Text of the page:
A frequent question I get asked in various connotations is simply, “Do you like your job?” At a glance it’s an easy question to answer, but when put in context with when and by whom it’s asked, it can be daunting. Friends, family and people just in general chatter often ask this and they get the expected reply of, “Sure! My job can be hard, but it is also a lot of fun at times and you never know what you are going to get into from one minute to the next!” Slap a silly smile on my face and you have the poster boy for an LAPD recruiting poster.

Now take this question in the context of the 18-year-old intoxicated student on Del Playa at 1 a.m. getting a beer ticket. In addition to the job query, toss in, “Does writing this ticket make you feel good? Does it make you feel like a big man?” and the answer is no. The 12 pack of Dunkin D’s finest and a liter of cola chaser is what has been making me feel like a big man, but I don’t think that’s what they are talking about.

I understand it’s a lash out at the person writing them an expensive ticket, but I do believe it’s an honest question. Does writing you this ticket make me feel good? Do I like the fact I get to bust you and make your life a little harder? I cannot speak for every cop and how they feel. Just like everything in life, we are all different and we all have various feelings about what we do. I can only speak for myself, but do I feel good writing tickets? Do I like handing someone a piece of paper that will cost them hundreds of dollars or force them to attend a day’s worth of classes to keep their license? Do I get chills up and down my spine at the thought of taking a person’s license so they have to explore the joys of daily urban mass transit to get to and from school? I’m sure some people are convinced all of us cops just love writing tickets, but most of us don’t take pleasure from it. Even after 20 years as a cop, I still have never gotten over feeling empathy for people I arrest or write tickets to. I will still do it, but I do empathize that it sucks.

Admittedly there is the occasional, ummm, shall we say, “misunderstood” person, who has a basic disregard for anyone or thing around them and have the innate ability to talk themselves into a ticket with the extreme insistence on debating a point of law they learned from Kenny the Keg Keeper at last night’s DP rager. That person I don’t feel bad writing a ticket to.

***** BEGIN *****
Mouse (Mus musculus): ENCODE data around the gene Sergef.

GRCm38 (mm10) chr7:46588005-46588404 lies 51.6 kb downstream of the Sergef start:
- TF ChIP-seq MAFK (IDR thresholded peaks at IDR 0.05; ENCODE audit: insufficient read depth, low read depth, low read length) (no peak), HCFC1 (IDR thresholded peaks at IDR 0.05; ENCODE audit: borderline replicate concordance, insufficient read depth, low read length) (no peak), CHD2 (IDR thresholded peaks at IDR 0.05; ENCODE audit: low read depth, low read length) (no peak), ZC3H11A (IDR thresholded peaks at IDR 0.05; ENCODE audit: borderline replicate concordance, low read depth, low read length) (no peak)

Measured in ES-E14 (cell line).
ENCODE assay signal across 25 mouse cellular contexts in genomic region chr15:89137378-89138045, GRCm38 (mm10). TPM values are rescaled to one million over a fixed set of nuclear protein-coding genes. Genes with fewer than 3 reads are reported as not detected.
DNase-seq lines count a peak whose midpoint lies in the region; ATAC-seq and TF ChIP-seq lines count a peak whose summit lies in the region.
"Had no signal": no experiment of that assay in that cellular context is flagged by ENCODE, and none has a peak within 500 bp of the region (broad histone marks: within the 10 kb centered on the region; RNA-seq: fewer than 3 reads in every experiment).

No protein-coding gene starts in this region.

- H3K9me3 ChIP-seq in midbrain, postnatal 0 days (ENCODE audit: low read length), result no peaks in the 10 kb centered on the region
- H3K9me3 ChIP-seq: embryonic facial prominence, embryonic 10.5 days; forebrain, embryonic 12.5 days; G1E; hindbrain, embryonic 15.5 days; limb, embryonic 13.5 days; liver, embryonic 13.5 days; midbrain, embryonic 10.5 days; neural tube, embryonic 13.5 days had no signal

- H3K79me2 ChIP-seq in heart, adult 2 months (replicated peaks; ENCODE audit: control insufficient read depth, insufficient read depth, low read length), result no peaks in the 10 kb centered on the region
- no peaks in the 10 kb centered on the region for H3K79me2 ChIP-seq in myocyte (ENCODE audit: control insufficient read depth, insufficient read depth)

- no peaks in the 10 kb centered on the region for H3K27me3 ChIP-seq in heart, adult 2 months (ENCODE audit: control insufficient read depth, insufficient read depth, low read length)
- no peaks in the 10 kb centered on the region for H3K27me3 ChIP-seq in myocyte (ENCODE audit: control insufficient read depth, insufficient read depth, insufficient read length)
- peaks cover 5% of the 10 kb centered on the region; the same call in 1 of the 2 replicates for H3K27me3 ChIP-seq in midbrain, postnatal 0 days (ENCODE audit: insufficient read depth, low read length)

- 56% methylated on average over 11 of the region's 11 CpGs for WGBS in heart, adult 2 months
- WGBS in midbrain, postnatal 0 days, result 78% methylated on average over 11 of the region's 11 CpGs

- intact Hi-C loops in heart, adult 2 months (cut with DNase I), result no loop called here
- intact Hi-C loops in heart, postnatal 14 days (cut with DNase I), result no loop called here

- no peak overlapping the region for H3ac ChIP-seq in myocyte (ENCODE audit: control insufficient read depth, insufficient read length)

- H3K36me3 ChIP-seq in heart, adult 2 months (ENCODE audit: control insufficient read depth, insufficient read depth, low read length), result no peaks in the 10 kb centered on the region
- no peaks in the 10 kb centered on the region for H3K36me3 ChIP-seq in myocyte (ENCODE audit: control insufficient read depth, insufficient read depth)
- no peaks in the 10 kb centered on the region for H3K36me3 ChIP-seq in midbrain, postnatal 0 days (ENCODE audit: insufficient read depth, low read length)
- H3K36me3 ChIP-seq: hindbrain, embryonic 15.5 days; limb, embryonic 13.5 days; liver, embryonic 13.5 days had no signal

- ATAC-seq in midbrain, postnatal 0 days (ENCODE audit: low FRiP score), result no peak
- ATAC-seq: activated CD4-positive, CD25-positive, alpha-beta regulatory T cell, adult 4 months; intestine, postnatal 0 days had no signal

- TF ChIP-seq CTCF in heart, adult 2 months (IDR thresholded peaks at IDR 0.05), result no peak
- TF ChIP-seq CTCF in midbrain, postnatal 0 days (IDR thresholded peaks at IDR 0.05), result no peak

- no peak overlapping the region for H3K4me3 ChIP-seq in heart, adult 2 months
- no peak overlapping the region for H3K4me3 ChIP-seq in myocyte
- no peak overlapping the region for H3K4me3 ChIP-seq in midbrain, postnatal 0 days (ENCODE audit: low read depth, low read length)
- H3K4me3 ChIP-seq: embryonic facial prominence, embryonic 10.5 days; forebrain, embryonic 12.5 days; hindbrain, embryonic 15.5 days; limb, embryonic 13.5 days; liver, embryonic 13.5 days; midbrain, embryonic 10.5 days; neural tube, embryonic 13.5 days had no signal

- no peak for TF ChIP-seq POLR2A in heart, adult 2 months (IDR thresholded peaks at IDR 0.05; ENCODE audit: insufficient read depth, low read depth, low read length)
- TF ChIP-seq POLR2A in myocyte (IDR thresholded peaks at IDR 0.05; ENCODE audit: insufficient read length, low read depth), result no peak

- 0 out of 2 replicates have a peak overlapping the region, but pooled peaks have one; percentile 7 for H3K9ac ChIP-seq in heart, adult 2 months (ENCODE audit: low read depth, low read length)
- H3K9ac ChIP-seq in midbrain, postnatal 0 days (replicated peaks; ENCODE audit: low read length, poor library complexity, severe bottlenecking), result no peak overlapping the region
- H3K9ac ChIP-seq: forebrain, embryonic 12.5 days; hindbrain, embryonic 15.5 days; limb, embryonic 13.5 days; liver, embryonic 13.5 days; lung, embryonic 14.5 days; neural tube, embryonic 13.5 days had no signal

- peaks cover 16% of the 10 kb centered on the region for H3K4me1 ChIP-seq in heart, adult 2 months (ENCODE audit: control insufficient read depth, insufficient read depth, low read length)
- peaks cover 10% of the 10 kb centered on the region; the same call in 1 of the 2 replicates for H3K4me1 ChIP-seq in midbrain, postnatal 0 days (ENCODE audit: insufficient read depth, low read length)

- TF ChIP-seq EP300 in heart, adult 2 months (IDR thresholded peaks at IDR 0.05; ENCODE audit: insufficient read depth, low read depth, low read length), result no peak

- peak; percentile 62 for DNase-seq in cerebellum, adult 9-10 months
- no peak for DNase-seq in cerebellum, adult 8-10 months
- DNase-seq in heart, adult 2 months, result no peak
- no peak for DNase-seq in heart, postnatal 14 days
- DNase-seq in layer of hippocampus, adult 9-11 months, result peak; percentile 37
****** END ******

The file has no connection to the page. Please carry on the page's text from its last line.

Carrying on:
Is it true that you don’t give a ticket to a minor if they are drunk/sick and have to go to the hospital?

Years ago, when I first started being a cop, everyone who was drunk went to jail. I recall people who could barely walk, covered in yesterday’s lunch being taken to the “drunk tank” and left to sober up before being given a ticket and sent home. Times have changed a bit. We still may play “guess the meal” on their shirt, but when we deal with someone who is intoxicated, a lot of thought goes into how they need to be helped. Being intoxicated is now looked at more and more as a medical concern. We have to look at the person and determine if they are at risk of an alcohol overdose and get them treated medically at the hospital instead of just tossing them into a jail cell for the night. Can they get a ticket still? It’s possible, but not likely. If you get taken in an ambulance, that is usually the end of our contact with you. So as a tip to the wise, if you have a friend who is really sick from drinking or drugs, don’t worry about the cops, call and get them the medical help they need.


What’s the best way to get out of a speeding ticket?

So it should go without saying, don’t speed! But if you do and get stopped, just be honest. You can try crying, “I’m on the way to the hospital,” “My dog died” or even “I’m crying because my dog died on the way to the hospital.” It may work if you are 10 months pregnant or have your severed arm in the seat next to you, but I am not a big fan of excuses. Just yesterday I had someone tell me he had to drive really fast past the elementary school because the battery in the car is going bad and it’s a stick shift. The story changed when I explained how I would have to tow the car as unsafe on a roadway based on his explanation. Dude, just be honest and I can respect that. Excuses will usually just get you the ticket. With me if you are honest, I will consider the warning.


It’s interesting to talk with people and share my view of cops and what we do. Some like us. Some hate us. Some view us as the fourth arm of the totalitarian fascist state of California, but we are still decent folks in a Nazi shiny jackboot kind of way. I don’t believe everyone should have to like us. In fact I believe it’s important to question the law, government and society as a whole. I just encourage people to look at things from a broad view before making conclusions about those we meet. We also need to do the same. If you never have thought about it, consider doing a ride-along with an officer for an evening and learn first hand about what we do and how we do it. I think you would be surprised about what you would learn about the police and how we do our business. We’re not all so bad, even if our boots are really shiny.

Sgt. Mark Signa is an officer of the UCSB Police Dept.